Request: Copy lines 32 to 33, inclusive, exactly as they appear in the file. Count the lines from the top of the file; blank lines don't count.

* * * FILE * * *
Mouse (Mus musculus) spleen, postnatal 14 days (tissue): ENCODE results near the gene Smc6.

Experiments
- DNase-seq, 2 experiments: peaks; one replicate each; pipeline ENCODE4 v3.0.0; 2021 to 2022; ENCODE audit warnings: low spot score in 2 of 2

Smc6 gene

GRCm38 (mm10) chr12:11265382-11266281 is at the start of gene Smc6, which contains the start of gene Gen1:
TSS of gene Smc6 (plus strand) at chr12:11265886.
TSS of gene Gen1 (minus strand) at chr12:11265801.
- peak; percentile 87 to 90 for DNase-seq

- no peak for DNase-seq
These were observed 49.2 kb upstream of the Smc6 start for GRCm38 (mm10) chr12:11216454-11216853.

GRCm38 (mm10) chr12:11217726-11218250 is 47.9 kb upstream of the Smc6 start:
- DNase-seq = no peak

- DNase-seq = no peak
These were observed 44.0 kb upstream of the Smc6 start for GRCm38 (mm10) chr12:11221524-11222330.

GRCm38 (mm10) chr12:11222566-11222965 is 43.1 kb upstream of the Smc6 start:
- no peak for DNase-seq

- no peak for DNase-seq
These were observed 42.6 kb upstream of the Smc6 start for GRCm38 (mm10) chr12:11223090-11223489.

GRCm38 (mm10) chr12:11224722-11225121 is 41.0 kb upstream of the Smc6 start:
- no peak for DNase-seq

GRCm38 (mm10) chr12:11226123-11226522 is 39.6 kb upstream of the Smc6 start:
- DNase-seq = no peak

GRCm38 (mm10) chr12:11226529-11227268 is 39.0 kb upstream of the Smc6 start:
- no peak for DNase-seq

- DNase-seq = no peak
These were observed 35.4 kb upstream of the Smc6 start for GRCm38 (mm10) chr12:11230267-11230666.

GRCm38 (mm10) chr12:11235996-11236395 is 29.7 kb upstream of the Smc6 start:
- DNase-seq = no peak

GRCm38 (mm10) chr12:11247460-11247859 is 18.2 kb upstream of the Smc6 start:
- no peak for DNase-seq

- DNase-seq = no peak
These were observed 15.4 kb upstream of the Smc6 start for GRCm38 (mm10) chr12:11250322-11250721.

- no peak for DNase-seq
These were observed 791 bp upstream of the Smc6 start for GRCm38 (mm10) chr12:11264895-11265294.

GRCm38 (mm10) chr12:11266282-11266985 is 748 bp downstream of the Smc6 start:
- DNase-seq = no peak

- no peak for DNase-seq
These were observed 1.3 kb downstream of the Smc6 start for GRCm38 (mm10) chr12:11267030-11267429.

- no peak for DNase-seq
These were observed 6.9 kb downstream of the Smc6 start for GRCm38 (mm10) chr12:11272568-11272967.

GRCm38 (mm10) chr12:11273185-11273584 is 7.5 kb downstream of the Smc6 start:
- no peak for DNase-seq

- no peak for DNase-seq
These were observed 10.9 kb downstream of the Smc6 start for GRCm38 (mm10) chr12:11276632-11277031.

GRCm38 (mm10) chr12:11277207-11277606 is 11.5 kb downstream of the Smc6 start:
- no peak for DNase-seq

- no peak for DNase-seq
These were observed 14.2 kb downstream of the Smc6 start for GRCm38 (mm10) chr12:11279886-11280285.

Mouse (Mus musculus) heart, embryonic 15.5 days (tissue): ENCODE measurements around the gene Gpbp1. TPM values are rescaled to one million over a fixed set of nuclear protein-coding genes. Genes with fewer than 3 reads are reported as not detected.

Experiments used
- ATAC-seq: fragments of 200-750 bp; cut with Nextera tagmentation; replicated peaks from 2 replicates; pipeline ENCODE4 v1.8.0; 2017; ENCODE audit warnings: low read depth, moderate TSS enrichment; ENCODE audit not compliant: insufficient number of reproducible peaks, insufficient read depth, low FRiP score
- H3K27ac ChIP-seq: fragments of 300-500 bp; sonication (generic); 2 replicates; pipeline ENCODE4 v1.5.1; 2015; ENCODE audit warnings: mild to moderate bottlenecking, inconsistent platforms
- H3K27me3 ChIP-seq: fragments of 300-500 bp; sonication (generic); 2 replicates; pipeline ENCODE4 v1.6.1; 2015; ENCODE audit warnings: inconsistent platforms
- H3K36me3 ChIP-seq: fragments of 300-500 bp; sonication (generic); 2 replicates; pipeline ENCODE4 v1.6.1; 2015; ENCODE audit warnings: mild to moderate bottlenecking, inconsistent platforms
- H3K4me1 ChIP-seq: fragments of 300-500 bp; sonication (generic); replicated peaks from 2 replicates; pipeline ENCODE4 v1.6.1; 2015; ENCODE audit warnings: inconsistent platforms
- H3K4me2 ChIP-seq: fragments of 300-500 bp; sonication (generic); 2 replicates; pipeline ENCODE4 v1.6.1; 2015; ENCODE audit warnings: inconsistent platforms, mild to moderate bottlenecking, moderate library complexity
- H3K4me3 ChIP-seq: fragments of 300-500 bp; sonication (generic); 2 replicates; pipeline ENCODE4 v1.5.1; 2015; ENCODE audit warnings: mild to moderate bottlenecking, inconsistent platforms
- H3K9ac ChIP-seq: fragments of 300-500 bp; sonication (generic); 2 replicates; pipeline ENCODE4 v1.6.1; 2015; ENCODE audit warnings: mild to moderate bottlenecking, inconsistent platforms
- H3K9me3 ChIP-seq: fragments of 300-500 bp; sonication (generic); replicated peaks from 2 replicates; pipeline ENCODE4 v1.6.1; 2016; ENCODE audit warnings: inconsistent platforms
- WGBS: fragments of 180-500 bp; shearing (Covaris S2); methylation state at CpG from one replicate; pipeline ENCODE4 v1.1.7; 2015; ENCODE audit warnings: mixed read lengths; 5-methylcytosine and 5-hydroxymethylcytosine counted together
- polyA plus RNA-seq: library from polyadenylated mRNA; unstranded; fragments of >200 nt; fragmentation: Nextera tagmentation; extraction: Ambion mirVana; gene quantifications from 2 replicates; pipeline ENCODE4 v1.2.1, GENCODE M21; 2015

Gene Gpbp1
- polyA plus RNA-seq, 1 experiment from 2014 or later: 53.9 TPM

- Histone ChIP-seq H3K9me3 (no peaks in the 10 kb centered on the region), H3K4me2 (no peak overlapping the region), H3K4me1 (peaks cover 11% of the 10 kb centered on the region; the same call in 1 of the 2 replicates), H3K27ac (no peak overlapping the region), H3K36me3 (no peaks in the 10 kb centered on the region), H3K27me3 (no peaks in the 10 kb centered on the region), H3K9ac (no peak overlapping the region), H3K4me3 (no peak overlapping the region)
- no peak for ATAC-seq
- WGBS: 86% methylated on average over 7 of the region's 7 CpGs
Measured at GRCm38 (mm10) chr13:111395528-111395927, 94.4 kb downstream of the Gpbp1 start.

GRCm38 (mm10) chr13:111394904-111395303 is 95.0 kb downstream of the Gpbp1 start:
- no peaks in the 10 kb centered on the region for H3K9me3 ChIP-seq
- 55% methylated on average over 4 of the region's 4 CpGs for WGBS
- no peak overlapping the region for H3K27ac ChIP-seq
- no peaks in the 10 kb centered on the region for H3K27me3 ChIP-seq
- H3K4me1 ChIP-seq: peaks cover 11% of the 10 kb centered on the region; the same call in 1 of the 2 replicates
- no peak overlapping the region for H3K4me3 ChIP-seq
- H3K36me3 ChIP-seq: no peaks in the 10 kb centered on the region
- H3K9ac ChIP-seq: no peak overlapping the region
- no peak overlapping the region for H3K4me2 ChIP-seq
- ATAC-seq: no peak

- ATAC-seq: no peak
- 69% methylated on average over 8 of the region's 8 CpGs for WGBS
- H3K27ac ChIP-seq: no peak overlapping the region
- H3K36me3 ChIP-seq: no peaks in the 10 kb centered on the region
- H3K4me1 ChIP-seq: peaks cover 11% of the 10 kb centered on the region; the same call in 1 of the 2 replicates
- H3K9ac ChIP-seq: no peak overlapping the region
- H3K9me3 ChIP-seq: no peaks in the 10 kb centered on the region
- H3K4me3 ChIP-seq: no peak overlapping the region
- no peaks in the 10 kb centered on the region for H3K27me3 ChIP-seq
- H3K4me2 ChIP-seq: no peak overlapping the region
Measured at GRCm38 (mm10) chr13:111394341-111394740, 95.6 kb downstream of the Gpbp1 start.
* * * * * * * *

These were observed 15.4 kb upstream of the Smc6 start for GRCm38 (mm10) chr12:11250322-11250721.

- no peak for DNase-seq